SANTIAGO, Chile– Starting on Monday Brussels is hosting a new meeting between leaders from Europe and Latin America and the Caribbean, a positive sign of the shared will to bolster bridges and consolidate ties that have profound roots in our past and significant possibilities for the future.
Currently, the European Union has trade agreements with 26 Latin American and Caribbean countries, which makes it the partner with the biggest set of trade agreements in the region, followed by the United States, which has free-trade agreements with 11 countries.
Although the European Union continues to be the second destination market (after the United States) for regional exports, since 2010 it has been displaced by China as the second source of its imports.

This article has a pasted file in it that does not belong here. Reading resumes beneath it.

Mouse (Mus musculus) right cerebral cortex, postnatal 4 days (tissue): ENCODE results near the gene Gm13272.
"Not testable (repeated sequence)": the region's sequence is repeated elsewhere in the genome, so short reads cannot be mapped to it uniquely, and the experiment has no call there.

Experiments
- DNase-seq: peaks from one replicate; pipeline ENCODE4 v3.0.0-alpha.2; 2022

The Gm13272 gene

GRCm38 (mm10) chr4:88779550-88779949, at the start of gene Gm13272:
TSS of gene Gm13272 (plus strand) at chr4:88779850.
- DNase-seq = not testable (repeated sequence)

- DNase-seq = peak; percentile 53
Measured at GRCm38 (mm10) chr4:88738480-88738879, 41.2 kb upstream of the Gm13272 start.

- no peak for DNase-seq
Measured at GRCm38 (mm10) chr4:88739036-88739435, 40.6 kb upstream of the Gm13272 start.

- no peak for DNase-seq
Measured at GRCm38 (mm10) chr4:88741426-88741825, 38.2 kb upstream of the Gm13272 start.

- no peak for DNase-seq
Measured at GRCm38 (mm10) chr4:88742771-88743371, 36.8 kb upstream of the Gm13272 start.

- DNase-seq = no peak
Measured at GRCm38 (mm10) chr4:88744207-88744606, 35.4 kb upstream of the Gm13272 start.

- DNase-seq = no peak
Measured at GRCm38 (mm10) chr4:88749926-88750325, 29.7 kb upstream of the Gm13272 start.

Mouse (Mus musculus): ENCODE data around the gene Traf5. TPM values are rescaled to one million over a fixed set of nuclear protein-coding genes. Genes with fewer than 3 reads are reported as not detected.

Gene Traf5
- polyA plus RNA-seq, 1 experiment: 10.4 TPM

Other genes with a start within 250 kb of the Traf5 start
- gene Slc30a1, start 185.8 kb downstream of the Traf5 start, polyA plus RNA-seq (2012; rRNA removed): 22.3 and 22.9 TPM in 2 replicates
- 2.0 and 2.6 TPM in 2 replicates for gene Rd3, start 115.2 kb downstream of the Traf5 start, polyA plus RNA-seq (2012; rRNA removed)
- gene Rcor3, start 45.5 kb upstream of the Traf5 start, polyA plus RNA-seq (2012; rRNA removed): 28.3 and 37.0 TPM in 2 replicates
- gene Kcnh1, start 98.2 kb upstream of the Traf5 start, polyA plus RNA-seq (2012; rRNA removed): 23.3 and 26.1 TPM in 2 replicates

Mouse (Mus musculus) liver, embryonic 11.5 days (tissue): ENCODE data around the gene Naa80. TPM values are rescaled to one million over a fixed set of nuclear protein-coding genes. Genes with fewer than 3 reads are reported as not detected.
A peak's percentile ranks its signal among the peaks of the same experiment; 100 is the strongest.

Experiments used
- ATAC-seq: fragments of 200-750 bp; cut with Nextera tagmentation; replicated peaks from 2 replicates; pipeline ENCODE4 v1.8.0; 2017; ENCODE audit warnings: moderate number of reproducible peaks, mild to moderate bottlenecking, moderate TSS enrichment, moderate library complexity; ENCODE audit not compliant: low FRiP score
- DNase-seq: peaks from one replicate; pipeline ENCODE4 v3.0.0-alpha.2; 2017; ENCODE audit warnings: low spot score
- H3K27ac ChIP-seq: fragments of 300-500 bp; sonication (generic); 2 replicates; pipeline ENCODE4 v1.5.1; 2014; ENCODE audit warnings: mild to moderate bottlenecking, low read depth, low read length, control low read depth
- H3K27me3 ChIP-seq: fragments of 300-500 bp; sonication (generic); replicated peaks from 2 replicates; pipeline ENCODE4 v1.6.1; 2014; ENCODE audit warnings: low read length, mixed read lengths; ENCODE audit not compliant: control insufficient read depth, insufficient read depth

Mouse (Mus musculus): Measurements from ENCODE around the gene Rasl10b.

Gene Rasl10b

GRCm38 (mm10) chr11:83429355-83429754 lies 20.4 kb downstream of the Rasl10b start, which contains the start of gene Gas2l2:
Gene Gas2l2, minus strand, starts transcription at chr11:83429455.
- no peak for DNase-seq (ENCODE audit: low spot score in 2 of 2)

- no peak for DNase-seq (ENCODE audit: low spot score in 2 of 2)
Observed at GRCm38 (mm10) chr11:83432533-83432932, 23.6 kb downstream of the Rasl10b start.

In parallel, Latin American and Caribbean participation in the bloc’s foreign trade is still very modest, both in goods and services: in 2013 the region was the destination for 6.6 per cent of goods exports from the European Union to the rest of the world and the origin of just 5.7 per cent of its imports. What’s more, the region’s exports to the bloc continue to be concentrated in commodities and derivatives that have low technological content.
The dialogue of policies between the most representative institutions from Europe and Latin America and the Caribbean will address a rich agenda of bi-regional and global matters. This will be an opportunity to underline the importance of cooperation between the European Union and the Community of Latin American and Caribbean States (CELAC), marked by the complexity and speed of ongoing technological, economic, social, environmental and cultural changes.
We are confident that this dialogue will spur initiatives oriented towards citizens, designed to foster innovation for sustainable growth, ensure a quality education for all, guarantee safety and combat climate change.
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